27
May
2021
|
08:45 AM
America/Chicago

UHD Recognizes Older Americans Month

Summary

By Sheryl E. Taylor

According to the U.S. Census Bureau, there were 40.3 million U.S. residents 65 years and older in the 2010 Census and more than 54 million on July 1, 2019. Recently, proclamations from both President Joe Biden and Texas Governor Greg Abbott declared May 2021 as the month to honor Older Americans.

“The University of Houston-Downtown is known for recognizing disparities among vulnerable populations and for its commitment to improving overall life outcomes for these individuals through education and research,” said UHD President Loren J. Blanchard. “May is Older Americans Month and we are proud of the work the University’s Collaboratory on Aging Resources & Education (CARE) in the Center for Public Service & Community Research achieves in order to facilitate systemic change through collaboration and community-based research.”

To commemorate and acknowledge this month, CARE has hosted three webinars this month. The first, “Tough Conversations on Aging Webinar: What You Should Know Before You Need to Know” was presented to UHD students, faculty and staff. Followed by a webinar to Medcore Preferred Hospice in Houston and to a group of 15-20 community members with low vision (legally blind). 

UHD’s Dr. Angela Goins and Tammy Mermelstein, Co-Founders and Co-Directors of CARE, agree that its essential to create opportunities to educate and engage communities on our nation’s aging demographic.

“Today’s older adult population is the largest in history,” Goins emphasized. “For the first time, there are more older adults than children in the United States. With medical advances, people are living longer—the 85 and older population is one of the fastest growing groups. Aging touches everyone.”

UHD Social Work Field Instructor Mermelstein adds: “Many older adults continue to lead vibrant lives, working, volunteering, mentoring, and making their societal impact every day. May is the opportunity to recognize the contributions our older Americans have and continue to make as well as the professionals who serve them.

Recently, CARE wrapped up its Adopt a Grandparent Program with CPS students from three courses that were offered as a service-learning option in the College this month. Students contacted seniors who were homebound to provide socialization to them over the phone during COVID. At least 26 CPS students completed their hours through this program.

“The CARE initiative provides education and resources to and for older adults and caregivers to University students, faculty and staff as well as to the wider community,” said Goins, Lecturer of Social Work. “Whether it’s by fostering intergenerational relationships through the Adopt a Grandparent or teaching how to have tough conversations; we honor older adults and keep their concerns and needs at the forefront at UHD to impact change.”

On July 14, 1965, President Lyndon B. Johnson signed the Older Americans Act (OAA) into law. This Act preserves “the right for older Americans to live independently, with dignity, making everyday decisions according to individual preferences and goals across their lifespan.”

When Older Americans Month was established in 1963, only 17 million living Americans had reached their 65th birthday. About a third of older Americans lived in poverty and there were few programs to meet their needs. Interest in older Americans and their concerns grew. A meeting in April 1963 between President John F. Kennedy and members of the National Council of Senior Citizens led to designating May as “Senior Citizens Month,” the prelude to “Older Americans Month.” Since that time, every President since Kennedy has issued a formal proclamation during or before the month of May asking that the entire nation pay tribute in some way to older persons in their communities.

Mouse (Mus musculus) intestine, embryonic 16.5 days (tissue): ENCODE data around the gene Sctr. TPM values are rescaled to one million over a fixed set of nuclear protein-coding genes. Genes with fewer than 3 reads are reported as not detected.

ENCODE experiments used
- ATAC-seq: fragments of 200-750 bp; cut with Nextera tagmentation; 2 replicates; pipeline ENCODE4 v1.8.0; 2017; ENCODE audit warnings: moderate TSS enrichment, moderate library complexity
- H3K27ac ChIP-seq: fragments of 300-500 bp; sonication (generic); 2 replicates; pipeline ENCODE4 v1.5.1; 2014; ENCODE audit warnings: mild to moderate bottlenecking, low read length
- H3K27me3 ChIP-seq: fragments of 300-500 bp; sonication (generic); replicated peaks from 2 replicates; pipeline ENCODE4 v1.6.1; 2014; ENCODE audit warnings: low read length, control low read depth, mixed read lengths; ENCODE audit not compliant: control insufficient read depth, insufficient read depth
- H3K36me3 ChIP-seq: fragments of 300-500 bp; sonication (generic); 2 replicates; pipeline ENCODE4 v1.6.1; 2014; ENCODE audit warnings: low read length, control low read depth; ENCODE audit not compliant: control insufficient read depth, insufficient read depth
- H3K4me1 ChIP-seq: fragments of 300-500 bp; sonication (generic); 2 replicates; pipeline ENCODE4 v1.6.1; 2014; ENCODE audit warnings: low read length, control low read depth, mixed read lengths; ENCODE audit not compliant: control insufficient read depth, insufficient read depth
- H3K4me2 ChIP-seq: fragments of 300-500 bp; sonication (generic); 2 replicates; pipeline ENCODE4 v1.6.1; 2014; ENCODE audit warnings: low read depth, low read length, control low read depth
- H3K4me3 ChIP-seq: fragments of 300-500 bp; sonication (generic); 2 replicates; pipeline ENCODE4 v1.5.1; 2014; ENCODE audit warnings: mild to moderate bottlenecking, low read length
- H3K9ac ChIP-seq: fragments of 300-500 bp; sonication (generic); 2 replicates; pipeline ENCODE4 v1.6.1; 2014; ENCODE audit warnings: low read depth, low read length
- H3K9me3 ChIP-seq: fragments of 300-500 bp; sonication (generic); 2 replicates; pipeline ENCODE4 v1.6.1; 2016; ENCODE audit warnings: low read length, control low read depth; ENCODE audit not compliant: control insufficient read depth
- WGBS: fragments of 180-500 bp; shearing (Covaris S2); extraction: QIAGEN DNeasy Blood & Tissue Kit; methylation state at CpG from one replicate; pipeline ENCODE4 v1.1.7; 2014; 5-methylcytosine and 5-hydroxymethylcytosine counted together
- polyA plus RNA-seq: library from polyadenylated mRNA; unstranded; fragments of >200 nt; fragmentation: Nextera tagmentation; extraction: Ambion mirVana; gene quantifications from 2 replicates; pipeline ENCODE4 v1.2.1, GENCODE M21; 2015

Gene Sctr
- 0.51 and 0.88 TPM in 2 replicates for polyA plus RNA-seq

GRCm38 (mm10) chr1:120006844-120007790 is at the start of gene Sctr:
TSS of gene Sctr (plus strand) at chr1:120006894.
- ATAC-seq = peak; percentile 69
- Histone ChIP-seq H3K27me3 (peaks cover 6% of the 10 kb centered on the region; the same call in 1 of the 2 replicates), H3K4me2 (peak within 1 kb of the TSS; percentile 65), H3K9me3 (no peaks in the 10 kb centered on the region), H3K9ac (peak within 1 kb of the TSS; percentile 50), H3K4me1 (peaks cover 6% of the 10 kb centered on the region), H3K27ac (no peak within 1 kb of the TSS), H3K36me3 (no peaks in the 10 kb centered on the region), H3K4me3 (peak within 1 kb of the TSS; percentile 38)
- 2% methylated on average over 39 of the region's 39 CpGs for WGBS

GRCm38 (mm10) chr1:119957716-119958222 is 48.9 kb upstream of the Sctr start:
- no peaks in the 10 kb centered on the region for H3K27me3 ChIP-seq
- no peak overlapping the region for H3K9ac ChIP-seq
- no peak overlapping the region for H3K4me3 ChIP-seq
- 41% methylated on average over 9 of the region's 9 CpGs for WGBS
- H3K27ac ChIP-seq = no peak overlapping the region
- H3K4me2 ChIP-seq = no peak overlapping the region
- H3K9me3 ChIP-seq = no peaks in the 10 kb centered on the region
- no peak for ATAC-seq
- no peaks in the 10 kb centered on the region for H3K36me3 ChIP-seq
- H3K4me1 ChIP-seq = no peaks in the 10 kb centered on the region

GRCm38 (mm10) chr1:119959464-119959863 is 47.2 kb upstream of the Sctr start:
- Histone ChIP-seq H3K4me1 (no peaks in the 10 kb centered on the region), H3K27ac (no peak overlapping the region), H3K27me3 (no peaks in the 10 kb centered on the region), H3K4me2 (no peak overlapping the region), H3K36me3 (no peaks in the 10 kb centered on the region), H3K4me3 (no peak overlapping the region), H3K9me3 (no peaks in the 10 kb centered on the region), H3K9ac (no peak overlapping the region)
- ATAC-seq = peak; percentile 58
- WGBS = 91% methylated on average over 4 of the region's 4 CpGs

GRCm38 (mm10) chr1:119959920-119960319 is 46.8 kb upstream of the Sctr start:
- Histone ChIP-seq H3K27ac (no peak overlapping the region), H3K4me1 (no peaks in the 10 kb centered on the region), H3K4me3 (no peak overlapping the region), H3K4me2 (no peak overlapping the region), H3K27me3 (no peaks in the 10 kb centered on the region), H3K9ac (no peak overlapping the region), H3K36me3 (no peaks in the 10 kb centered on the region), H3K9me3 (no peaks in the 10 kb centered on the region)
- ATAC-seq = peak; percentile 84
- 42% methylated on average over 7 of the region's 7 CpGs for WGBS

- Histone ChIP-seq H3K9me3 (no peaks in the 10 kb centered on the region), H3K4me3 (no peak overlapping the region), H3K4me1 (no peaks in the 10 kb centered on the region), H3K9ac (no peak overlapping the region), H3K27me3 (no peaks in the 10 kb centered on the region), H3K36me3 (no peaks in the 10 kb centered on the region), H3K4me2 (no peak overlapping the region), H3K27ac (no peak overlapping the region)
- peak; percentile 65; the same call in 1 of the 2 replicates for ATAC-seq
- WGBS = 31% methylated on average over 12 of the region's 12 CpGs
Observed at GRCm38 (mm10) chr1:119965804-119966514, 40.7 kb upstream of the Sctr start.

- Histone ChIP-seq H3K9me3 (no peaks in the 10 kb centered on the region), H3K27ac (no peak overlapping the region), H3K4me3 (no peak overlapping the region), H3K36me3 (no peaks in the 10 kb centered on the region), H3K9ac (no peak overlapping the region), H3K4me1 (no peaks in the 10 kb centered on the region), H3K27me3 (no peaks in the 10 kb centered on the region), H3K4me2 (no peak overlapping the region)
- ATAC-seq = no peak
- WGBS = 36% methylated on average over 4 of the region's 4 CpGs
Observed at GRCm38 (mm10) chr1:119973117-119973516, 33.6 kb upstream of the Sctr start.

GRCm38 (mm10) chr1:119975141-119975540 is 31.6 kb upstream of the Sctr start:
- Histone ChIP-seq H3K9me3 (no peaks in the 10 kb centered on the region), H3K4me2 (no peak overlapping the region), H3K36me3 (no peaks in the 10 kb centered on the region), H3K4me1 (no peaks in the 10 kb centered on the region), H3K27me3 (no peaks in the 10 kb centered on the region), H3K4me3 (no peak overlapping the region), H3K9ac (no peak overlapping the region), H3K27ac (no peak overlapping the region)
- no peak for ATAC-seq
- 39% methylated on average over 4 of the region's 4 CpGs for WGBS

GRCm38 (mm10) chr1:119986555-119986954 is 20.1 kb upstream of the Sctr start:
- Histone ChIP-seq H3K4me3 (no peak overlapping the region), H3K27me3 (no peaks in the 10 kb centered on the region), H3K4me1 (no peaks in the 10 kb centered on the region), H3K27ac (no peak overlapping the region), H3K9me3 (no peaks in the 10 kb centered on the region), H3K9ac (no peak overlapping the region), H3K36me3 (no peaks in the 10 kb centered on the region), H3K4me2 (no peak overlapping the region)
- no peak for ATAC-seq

“At UHD, it is our responsibility to educate and train the next generation of students to work with people of all backgrounds, including those who have been historically underserved, marginalized, and adversely affected by persistent poverty and inequality,” Goins noted. “We want to ensure students understand the value of experience, regardless of their field.”

 

About the University of Houston-Downtown

The University of Houston-Downtown (UHD)—the second-largest university in Houston—has served the educational needs of the nation’s fourth-largest city since 1974.

As one of four distinct public universities in the University of Houston System, UHD is a comprehensive four-year university led by President Loren J. Blanchard. Annually, UHD educates more than 15,000 students; boasts more than 60,000 alumni and offers 45 bachelor’s, nine master’s degree programs and 16 fully online programs within five colleges (Marilyn Davies College of Business; Humanities & Social Sciences; Public Service; Sciences & Technology; and University College).

For the fourth consecutive year, U.S. News & World Report ranks UHD among universities across the nation for Best Online Criminal Justice Programs (No. 27 and No. 15 for Veterans) and Best Online Bachelor’s Programs.

UHD has the most affordable tuition among four-year universities in Houston and one of the lowest in Texas. U.S. News ranked the University among Top Performers on Social Mobility and a No. 1 ranking as the most diverse institution of higher education in the southern region of the U.S. The University is noted nationally as a Hispanic-Serving Institution, Minority-Serving Institution and Military Friendly School. For more on the University of Houston-Downtown, visit www.uhd.edu.